But what are the alternatives? To continue like this is to continue towards bankruptcy. Pakistan's cricketers need a representative body. It need not be at the expense of PCB authority. By demanding a base level of uniformity and unity, for a greater cause than an individual one, a players' association imposes its own kind of restraint on player power.

A gentle, gradual awakening has occurred again over the last two years. As captain, Younis Khan pushed the idea furthest, even contacting FICA head Tim May for advice on setting up an association. But he is disenchanted currently. There are others, such as current captain Misbah-ul-Haq, who know the benefits. Ramiz Raja, who was an important representative for the team on financial matters in his playing days, and Rashid Latif are advocates as well, and capable. Ultimately someone - anyone - must act.

Ajmal takes U-turn on county decision

Circumstances have forced Pakistan’s premier off-spinner Saeed Ajmal to change his mind as he decided to snub the Faysal Bank Super-Eight T20 tournament which starts in a couple of days time and instead play in the domestic T20 tournament in England.

‘The News’ learnt that Ajmal was facing the prospect of cancellation of his three-year contract, which he signed with Worcestershire earlier in January.

A source close to the off-spinner said that Ajmal had fears that he could have been at the losing end if he declined the opportunity to play in England.

“He was worried about his future because he could earn substantially in England and thought that he would stand nowhere if Pakistan drops him in near future,” the source told ‘The News’ on Tuesday.

Ajmal is expected to join his new teammates on Wednesday and will boost Worcestershire’s Twenty20 campaign in the Friends Life t20 tournament where they have struggled so far; winning only one match out of five played with two of their encounters being washed-out due to rain.

Ajmal’s rise to the national team was much to do with his performances in the domestic T20 tournaments but it is a shame that he would not be playing in a new eight-team format and that could turn out to be a big blow for Wolves, who are looking to win the competition.

The source added that Ajmal was issued a warning letter by the county; however this could not be independently verified.

“First he decided to stay back here and win the title for Wolves but later he was issued a notice that if he does not appear for Worcestershire his three-contract would be cancelled,” he claimed.

Meanwhile, well-placed sources have confirmed that wicketkeeper Mohammad Salman will join the Wolves teammates in the later stages of the event. The source added that Salman could not join the initial squad because of an injury.

Faisalabad will become the third city to host domestic T20 tournament outside Karachi and Lahore. The tickets for the event are being sold at Rs 50 and 25 as the organisers try to lure the public to the grounds.

In the wake of Super-Eight T20, Faisalabad Cricket Association has decided to test Iqbal Stadium’s floodlights on Wednesday (today) to ensure that the lighting is alright and Faisalabad Wolves will turn out for a practice session.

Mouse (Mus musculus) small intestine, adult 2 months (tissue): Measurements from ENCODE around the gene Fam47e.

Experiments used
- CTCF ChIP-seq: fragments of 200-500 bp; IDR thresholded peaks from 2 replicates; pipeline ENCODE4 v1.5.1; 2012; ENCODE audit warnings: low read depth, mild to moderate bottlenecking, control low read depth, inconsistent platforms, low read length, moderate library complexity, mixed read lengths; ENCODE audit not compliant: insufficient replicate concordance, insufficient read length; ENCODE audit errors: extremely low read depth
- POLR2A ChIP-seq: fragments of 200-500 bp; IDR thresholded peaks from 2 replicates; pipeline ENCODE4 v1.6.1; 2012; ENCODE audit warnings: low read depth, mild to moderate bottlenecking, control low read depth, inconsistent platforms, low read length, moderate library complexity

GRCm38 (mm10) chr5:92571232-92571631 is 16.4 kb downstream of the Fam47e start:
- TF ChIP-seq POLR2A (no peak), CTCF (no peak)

Retired Afridi eyes comeback

Within weeks of announcing retirement from international cricket, former Pakistan captain Shahid Afridi on Wednesday said he would try making a comeback to the national team as soon as "conditions improve in the team management and administration."

Afridi on Wednesday left for England to play for Hampshire insisting that his international career was still not over.

The all-rounder, who was removed as captain of the national one-day team last month and then got entangled into a tussle with the Pakistan Cricket Board before being fined Rs. 4.5 million on disciplinary grounds, will appear for Hampshire in the English domestic Twenty20 competition.

"I am happy that I am getting a chance to play for Hampshire because wherever I play at the end of the day I am recognized as a Pakistani and if I do well it is Pakistan cricket that gets a good name," Afridi told reporters at the airport.

Afridi, who left with his family, will play his first match for the county on Friday against Gloucestershire and will remain in England until July 15 before going to Sri Lanka for the Sri Lankan Premier League.

The all-rounder had to return from England earlier this month to face PCB's disciplinary hearing after the NOC issued to him to play for Hampshire was revoked by the Board as part of the disciplinary proceedings against him.

The Board issued him the NOC after he appeared before the disciplinary committee and admitted he had breached the code of conduct and was subsequently fined for his misconduct.

Afridi made it clear that he still wanted to play international cricket.

"I want to play for Pakistan again because whatever I am today it is because of Pakistan. My identity is that of a Pakistani player. And nothing is more important than that for me," Afridi said.

"The moment conditions improve in the team management and administration I will try to make a comeback. Right now I just feel that the environment and conditions is not conducive for me to play international cricket.

"I still have lot of top cricket left in me but it all depends on the circumstances but I am clear in my mind that I still have lot to offer to the national team," he added.

Afridi has said that he would not play for Pakistan until the present board set-up led by Chairman Ijaz Butt is changed.

The all-rounder, who was sacked as captain after after developing differences with the team management, admitted he had been unable to focus on cricket in the last few weeks.

"I have not been able to train that is why I appear to have put on some weight. It has been difficult to focus on cricket. But now I have put everything behind me and want to make a fresh start to my career with this stint for Hampshire," he said.

Afridi said for the moment he would concentrate on domestic foreign leagues to keep himself ready for a return to international cricket.